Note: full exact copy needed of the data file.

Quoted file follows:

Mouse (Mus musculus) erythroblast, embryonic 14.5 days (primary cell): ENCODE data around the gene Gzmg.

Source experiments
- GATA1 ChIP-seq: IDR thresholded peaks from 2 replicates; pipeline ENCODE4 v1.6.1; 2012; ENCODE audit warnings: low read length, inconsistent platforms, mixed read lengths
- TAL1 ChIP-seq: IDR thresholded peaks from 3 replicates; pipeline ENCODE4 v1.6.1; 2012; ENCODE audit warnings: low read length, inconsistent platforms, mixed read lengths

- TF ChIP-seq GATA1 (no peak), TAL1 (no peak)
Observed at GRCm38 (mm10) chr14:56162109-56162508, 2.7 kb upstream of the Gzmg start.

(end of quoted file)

Mouse (Mus musculus) erythroblast, embryonic 14.5 days (primary cell): ENCODE data around the gene Gzmg.

Source experiments
- GATA1 ChIP-seq: IDR thresholded peaks from 2 replicates; pipeline ENCODE4 v1.6.1; 2012; ENCODE audit warnings: low read length, inconsistent platforms, mixed read lengths
- TAL1 ChIP-seq: IDR thresholded peaks from 3 replicates; pipeline ENCODE4 v1.6.1; 2012; ENCODE audit warnings: low read length, inconsistent platforms, mixed read lengths

- TF ChIP-seq GATA1 (no peak), TAL1 (no peak)
Observed at GRCm38 (mm10) chr14:56162109-56162508, 2.7 kb upstream of the Gzmg start.